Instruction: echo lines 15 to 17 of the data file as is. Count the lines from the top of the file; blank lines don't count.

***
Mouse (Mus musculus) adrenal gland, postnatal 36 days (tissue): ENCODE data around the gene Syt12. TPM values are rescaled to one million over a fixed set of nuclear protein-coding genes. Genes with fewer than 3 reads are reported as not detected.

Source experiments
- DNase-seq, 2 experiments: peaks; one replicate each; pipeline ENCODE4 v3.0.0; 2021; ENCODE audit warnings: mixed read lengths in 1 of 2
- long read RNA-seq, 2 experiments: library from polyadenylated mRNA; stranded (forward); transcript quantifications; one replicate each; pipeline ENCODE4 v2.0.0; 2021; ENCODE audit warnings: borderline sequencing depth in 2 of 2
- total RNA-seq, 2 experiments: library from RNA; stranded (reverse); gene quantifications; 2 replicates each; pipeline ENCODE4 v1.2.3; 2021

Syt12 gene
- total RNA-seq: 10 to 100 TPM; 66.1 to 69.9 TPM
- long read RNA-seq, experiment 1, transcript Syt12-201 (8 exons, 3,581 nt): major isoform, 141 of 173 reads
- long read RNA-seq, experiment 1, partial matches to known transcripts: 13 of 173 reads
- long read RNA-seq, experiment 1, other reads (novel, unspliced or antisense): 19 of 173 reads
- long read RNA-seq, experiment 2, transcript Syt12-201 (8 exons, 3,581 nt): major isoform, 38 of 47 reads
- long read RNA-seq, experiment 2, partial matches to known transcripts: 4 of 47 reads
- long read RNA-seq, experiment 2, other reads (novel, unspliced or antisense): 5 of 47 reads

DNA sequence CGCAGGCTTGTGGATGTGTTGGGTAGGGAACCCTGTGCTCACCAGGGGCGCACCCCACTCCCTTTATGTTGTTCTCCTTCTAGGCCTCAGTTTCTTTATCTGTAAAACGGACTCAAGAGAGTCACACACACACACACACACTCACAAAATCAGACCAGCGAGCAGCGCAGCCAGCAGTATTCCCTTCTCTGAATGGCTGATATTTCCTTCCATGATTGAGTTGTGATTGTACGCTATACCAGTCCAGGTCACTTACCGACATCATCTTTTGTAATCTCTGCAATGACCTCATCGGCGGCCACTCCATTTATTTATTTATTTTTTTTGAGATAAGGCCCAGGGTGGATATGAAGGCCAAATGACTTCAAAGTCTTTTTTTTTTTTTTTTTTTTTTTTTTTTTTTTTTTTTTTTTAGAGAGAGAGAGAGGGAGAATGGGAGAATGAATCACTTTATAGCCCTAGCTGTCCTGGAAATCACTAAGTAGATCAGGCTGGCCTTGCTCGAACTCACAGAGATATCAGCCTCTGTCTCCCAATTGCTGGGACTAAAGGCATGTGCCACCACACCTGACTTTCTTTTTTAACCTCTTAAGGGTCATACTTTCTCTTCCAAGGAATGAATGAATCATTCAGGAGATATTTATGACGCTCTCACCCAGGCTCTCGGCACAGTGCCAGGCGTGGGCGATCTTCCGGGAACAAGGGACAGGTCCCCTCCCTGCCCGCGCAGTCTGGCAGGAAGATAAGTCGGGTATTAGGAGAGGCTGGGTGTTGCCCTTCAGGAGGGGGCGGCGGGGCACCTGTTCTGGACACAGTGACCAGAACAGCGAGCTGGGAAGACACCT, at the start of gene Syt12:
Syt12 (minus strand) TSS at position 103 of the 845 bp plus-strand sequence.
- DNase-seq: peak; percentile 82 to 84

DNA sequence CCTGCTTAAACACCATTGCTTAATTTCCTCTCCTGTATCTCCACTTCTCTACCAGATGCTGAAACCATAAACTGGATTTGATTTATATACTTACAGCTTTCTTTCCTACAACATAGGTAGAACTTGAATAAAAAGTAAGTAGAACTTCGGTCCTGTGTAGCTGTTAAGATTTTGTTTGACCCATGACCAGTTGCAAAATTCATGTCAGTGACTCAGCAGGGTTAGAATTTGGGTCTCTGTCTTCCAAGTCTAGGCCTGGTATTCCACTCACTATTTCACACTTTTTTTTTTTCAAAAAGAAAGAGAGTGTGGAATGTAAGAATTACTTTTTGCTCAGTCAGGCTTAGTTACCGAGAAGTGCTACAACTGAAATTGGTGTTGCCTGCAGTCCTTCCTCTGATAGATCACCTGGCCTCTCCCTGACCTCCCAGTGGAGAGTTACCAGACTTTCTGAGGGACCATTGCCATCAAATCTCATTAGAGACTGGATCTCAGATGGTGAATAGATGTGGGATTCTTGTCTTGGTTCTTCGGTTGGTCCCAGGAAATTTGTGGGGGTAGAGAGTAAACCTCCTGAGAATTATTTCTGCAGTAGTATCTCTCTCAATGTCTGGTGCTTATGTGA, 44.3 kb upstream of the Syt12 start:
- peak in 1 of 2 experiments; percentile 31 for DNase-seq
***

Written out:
Syt12 (minus strand) TSS at position 103 of the 845 bp plus-strand sequence.
- DNase-seq: peak; percentile 82 to 84

DNA sequence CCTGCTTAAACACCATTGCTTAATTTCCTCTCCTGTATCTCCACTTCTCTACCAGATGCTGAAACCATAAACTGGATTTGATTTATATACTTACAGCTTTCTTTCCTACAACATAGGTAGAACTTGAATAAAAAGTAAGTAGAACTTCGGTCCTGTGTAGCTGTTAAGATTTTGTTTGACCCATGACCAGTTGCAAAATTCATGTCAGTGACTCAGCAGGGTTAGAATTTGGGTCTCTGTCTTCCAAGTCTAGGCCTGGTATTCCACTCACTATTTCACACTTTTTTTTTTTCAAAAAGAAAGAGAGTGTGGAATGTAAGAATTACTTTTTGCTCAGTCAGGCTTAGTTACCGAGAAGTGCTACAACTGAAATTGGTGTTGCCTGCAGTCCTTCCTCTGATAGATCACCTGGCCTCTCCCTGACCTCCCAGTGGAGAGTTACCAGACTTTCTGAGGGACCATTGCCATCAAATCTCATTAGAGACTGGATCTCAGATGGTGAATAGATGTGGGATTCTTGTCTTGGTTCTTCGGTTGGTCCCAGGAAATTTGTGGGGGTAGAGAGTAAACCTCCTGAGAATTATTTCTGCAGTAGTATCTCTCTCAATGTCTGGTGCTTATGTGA, 44.3 kb upstream of the Syt12 start: